Dicetiny: The Lord of the Dice – What We Think
Dicetiny from developer Fromdice, is a game composed of CCG, RPG, and Mario Party-type elements that fails to combine these parts in a compelling way.
While the game is in Early Access with the promise of more elements being added to pad out the limited experience currently available, what is there right now is bland and repetitive, with an uninteresting and garish story surrounding it. As well, the game looks designed for mobile platforms with mismatched art assets that don’t gel together well when blown up on a big screen.
Roll the Dice and Choose your Dicetiny
The game starts with you choosing a class for your hero, each with different perks that are supposed to make a difference in how you play. While these may be a bigger factor in play style as the game expands, I found that all of the enemies could be beaten reliably by brute force or level exploits, as opposed to strategically using your cards or class bonuses. From hero selection, you are set to enter the world of Dicetiny, which at the moment, only has eight encounters.
Each encounter is the same square board with different enemies and random events littered throughout. The object of the game is to defeat your opponent by reducing their HP to 0 before yours does. Each player takes turns which are comprised of rolling the dice to move, playing spell or minion cards to attack your opponent or their minions, and using your class ability to give yourself a bonus, which can be done in any order.
Everything except for rolling the dice requires action points, which increase at the start of every turn by one up to a maximum of seven – which seems to only serve the purpose of padding out the encounter’s length so that it is not over in two minutes.
I Put All of These Things Here, Why Won’t They Work?
With so many different strategy elements in place, Dicetiny doesn’t delve too deeply in any direction, giving the overall game an uncomfortable feeling of restraint. The chance of getting the right card or the right roll at the right time is small, and as such the reward for actually getting lucky doesn’t feel earned.
The AI is poorly balanced as well, as in the first two levels I had to fail numerous times before finding a specific trick on the board that would help me beat the boss, whereas in the later levels, I could sit back and play defensively as my enemy would slowly destroy itself.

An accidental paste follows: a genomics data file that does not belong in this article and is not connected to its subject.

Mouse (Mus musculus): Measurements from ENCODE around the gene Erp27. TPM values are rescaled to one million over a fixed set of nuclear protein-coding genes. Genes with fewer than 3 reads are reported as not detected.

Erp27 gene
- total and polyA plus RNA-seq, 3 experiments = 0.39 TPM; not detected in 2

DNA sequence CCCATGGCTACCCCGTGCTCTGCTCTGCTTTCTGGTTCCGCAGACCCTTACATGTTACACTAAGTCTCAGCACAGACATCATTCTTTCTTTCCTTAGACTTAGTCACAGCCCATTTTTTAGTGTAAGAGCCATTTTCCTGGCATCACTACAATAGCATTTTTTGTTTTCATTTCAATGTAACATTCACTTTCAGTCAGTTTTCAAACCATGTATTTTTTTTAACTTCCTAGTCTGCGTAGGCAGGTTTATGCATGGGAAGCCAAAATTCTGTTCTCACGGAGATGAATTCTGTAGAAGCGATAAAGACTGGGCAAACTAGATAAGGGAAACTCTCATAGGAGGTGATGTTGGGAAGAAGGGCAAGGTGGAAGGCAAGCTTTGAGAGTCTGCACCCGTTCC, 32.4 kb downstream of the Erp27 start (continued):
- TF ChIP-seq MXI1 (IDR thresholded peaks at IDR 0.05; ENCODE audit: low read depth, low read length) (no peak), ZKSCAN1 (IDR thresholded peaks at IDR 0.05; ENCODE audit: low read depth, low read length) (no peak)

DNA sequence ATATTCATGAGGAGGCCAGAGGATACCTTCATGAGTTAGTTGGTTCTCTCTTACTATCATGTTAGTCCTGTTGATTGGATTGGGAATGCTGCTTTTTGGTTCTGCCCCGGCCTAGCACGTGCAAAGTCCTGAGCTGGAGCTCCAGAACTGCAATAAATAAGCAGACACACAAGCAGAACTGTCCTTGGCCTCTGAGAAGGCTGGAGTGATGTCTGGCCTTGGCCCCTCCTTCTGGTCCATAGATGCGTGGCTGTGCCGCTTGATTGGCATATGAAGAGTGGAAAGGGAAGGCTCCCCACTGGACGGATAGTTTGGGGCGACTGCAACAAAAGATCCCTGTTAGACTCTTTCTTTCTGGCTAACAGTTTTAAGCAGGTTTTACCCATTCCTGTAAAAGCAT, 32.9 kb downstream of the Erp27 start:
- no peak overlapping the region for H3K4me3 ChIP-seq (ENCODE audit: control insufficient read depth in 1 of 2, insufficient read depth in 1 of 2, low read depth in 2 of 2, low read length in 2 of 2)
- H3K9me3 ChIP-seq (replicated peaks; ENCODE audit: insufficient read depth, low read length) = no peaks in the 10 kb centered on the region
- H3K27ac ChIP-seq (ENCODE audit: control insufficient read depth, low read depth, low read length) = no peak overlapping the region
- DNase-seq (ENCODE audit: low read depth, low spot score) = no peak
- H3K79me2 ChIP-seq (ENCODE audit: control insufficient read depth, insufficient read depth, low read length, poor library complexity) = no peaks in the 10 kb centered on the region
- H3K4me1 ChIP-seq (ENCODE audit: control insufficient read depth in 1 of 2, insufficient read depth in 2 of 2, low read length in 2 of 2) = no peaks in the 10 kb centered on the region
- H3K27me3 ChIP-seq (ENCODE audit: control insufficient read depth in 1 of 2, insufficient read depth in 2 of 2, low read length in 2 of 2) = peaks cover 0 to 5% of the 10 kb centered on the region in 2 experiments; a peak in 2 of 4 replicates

Dicetiny labels itself as an RPG, but the progression normally associated with the genre is poorly implemented. Beating a boss means you get to “click for open chest” and get a reward that should help you later on in the game – a card, some currency to buy more cards, or different modifiers (called “Relics”) for your dice rolls. However, none of the cards that I got added any substantial benefits to my deck. All of the cards that I needed to defeat the last boss were in my deck at the start of the game.
The story hooks for the game might make up for the repetitive gameplay, but instead it is a generic and lazy copy of classic fantasy/adventure tales, even going as far as to rip off the scrolling text from Star Wars and the world set-up of The Lord of the Rings.
You are a hero who must defeat the bad guy, Dead Serious and his followers in a board game. While it seems to be self-aware at how ridiculous this concept is, the opportunity for humor is wasted on clunky and misspelled references.
The story and presentation of the game is obviously not where the majority of the developer’s time was spent, and as such, the constant references, poor translations, and low-res sprites are forgettable, eventually becoming grating after only a short time of exposure.
More Isn’t Always Better
There are so many moving parts in Dicetiny that it’s hard to focus on just one misstep in the sum total of the experience. While the game is in early access with the promise of more card varieties and levels to come, I fear that the core gameplay is too congested to be fun.
Adding a multiplayer option could help to alleviate the boring AI, and with a larger variety of card types, this could be a fun experience, but as it is right now, Dicetiny fails to capitalize on any of its inspirations.
The referential humor and meme-inspired art that should grab a player’s interest actively pushed me away from enjoying the game. With all of the already well-established strategy card and board games already available, Dicetiny doesn’t iterate or charm enough to be recommended.
Dicetiny is available in Early Access via Steam.
Watch the official trailer for Dicetiny: The Lord of the Dice below: